She sees things in a very specific light because of her uniform and how Handmaids are controlled. We, too, see things through that light, which is both frustrating and illuminating. We need to be in her shoes (and under her wimple) to best understand her plight, and when her world opens, it can just as frightening as it is interesting.
Their sole goal is to bear a child for the family with which they have been placed. All Handmaids are placed with someone connected to totalitarian government, and Offred is with Commander Waterford, played by Joseph Fiennes.
Fiennes' role isn’t well-developed by the time the third episode ends, and it doesn't need to be. His open-ended nature allows for Offred to have a shred of hope for her place in the house, whether it’s something that’s viable or not.
The only other male that’s really of any consequence is Nick (Max Minghella), the Commander’s driver.
Men are the chosen ones, so to trust them doesn’t feel right. Whether they were a part of the overthrow of the government or not, they allowed women to lose everything. It seems they should not be given the benefit of the doubt until it’s been earned time and again.
Every month the Handmaid awaits the “ceremony,” her ritualized rape in which the entire house participates with the hope she’ll bear fruit for the Commander.
It’s as dehumanizing as it sounds, and in between the ceremonies, there is nothing for a woman to do to keep her mind occupied, whether she be a Wife, Handmaid, Martha or Aunt.
Wiley is another Handmaid, one who knew Offred before the world fell apart. She’s a welcome face in a strange crowd at the time of Offred’s capture, but there is so little time to connect in their new roles that we get to know her much more in Offred’s memories than we do in the present.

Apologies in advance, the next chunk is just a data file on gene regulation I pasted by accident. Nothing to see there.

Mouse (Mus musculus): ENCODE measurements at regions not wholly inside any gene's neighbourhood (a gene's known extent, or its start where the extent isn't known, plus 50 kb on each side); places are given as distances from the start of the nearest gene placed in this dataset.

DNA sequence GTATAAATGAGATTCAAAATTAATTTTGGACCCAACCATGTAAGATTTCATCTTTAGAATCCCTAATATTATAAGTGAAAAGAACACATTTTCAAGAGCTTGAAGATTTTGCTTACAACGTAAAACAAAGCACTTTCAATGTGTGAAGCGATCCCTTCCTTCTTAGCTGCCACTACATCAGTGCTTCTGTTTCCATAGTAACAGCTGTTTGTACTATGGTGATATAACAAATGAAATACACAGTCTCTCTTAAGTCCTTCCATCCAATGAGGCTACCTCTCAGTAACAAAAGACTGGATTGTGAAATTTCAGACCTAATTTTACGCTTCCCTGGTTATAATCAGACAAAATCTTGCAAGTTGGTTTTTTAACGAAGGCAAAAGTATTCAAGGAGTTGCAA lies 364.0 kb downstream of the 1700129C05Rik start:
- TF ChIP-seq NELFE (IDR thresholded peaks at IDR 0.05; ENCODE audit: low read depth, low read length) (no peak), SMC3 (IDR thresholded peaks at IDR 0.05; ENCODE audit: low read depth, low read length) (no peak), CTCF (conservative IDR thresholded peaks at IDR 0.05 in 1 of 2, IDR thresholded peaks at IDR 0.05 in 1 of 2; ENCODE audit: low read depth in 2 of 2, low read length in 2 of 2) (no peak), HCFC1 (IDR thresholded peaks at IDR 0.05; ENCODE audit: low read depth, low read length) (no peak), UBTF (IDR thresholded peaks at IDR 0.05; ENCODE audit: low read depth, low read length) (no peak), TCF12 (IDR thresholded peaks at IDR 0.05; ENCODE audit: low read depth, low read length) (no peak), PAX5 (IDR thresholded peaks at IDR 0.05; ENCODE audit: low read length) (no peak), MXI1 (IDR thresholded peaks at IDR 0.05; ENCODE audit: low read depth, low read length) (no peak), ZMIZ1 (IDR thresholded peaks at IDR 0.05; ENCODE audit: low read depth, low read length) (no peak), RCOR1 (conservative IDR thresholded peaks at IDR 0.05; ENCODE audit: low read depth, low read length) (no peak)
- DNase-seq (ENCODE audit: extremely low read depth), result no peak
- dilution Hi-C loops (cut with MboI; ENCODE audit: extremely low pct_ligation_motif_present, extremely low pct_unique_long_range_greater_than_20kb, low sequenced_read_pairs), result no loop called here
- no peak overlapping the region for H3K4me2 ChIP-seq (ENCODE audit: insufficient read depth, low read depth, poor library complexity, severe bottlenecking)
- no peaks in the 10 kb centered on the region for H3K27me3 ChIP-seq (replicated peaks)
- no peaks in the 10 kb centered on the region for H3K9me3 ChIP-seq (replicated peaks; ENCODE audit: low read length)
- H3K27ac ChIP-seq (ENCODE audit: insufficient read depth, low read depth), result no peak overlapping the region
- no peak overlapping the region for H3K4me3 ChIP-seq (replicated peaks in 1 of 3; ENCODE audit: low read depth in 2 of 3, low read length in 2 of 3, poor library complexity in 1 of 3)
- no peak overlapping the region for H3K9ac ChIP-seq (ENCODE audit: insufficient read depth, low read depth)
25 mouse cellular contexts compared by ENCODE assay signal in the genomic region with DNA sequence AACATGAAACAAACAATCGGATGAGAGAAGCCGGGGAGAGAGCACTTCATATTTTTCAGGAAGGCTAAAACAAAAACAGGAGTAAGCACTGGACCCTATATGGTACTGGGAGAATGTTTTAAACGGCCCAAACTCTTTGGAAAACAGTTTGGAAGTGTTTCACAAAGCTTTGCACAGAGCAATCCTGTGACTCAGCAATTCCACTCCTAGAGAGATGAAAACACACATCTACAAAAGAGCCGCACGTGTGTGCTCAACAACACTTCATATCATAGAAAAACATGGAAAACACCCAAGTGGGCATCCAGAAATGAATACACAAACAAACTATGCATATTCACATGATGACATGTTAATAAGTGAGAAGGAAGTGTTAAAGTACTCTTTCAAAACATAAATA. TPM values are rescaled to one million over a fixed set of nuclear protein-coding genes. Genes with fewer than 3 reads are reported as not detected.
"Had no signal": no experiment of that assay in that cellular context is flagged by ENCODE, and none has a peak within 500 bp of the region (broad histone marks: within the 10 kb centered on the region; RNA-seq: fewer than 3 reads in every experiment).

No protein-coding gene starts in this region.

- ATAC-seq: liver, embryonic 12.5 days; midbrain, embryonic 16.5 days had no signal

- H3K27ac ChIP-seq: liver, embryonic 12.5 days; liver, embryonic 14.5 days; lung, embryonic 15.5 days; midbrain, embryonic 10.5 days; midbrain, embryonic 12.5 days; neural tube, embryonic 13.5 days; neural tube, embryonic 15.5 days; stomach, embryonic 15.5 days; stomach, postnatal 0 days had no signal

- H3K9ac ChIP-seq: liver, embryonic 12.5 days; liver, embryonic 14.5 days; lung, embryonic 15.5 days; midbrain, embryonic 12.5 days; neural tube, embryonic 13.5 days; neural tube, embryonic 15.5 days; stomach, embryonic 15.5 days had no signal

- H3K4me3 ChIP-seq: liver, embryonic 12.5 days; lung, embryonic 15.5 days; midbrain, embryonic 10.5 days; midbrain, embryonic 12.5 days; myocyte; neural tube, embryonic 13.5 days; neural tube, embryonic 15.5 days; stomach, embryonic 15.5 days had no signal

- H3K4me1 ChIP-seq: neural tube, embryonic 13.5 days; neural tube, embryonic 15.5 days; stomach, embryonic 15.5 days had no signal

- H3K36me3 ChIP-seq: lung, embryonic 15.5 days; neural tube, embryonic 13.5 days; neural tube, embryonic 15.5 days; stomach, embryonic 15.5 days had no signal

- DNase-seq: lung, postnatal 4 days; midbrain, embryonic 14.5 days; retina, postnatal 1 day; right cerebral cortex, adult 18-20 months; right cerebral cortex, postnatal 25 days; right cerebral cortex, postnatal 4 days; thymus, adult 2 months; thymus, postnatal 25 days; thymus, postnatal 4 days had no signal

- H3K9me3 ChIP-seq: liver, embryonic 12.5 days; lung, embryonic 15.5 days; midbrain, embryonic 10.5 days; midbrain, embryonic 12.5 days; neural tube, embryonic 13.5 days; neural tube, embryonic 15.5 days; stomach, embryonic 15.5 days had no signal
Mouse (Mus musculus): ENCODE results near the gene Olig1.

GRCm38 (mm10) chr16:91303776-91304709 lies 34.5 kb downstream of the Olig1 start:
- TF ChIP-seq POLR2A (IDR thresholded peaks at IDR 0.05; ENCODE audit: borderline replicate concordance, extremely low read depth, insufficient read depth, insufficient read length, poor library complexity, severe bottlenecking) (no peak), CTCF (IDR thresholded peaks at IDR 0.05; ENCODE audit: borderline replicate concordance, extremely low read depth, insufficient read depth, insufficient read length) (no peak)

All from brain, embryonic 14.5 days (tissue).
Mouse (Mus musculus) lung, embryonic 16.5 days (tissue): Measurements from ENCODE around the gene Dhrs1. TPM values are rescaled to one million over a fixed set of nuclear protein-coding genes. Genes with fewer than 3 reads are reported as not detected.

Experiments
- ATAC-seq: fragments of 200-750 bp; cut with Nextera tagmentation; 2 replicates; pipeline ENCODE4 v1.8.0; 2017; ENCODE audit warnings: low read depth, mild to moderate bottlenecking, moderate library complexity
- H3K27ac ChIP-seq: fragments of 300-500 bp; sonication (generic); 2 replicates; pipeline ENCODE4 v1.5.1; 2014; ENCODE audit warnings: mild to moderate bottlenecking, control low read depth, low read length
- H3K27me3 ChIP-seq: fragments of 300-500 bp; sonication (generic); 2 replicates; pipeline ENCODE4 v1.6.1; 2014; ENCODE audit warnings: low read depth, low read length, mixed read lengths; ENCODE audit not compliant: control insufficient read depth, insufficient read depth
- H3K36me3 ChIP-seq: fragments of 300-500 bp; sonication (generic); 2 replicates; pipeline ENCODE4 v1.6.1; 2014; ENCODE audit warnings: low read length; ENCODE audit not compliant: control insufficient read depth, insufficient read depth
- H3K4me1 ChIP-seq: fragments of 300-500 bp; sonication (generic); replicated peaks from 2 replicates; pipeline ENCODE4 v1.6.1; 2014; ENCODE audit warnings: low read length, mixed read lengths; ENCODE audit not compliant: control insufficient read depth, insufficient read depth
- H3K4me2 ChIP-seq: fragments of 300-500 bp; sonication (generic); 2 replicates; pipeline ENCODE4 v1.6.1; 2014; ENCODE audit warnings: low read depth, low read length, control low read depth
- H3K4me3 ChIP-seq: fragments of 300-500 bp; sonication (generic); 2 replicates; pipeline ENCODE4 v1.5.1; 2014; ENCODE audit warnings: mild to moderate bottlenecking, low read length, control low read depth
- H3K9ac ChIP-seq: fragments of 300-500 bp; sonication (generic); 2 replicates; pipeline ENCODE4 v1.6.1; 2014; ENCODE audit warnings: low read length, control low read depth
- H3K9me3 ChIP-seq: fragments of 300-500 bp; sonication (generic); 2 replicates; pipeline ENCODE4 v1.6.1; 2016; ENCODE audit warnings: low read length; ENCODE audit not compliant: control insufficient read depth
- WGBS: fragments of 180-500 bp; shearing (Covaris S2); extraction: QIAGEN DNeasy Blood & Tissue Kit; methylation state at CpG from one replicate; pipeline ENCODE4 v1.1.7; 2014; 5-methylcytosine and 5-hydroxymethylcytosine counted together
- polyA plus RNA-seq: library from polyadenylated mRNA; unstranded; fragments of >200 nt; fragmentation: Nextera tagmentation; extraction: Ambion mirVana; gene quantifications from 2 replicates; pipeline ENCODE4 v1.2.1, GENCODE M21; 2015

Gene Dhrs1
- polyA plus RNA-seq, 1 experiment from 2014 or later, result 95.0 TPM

A lot of time is spent inside of Offred’s mind, getting to know her life before, what her family was like and how she keeps herself going. There are infrequent voice overs, too, and they’re welcome when they arrive, which cannot be said for most of those we encounter.
Because of them, we get to know what Offred is thinking at times we’d otherwise be in the dark, such as her initial feelings about Ofglen (“pious little shit”) which are welcome over the droll conversations that otherwise start and finish with "praise be."
When there are not voice overs, we are left the mistaken comments that come from Offred (which could mean trouble) or with the emotions playing across Moss’ face. For as infrequent as the words come, Moss could have been a silent movie queen for the way she expresses herself so subtly and beautifully with expression.
To be honest, when Bledel was cast as Ofglen, I had reservations about her inclusion in the production.
She has earned well-deserved praise here because the character for which she is so famous finally drifts away and some of the darkest scenes early in The Handmaid's Tale fall on Bledel's shoulders, and she pulls them off as if she’s been standing amidst this crowd of women for years.
As Aunt Lydia, Dowd is required to train and punish the Handmaids, to show them the new regime means business. Yet, she’s unable to be a perfectly horrid taskmaster, layering into the character enough uneasiness with her role in the affairs to leave open to interpretation on what side of the whole operation her heart lies.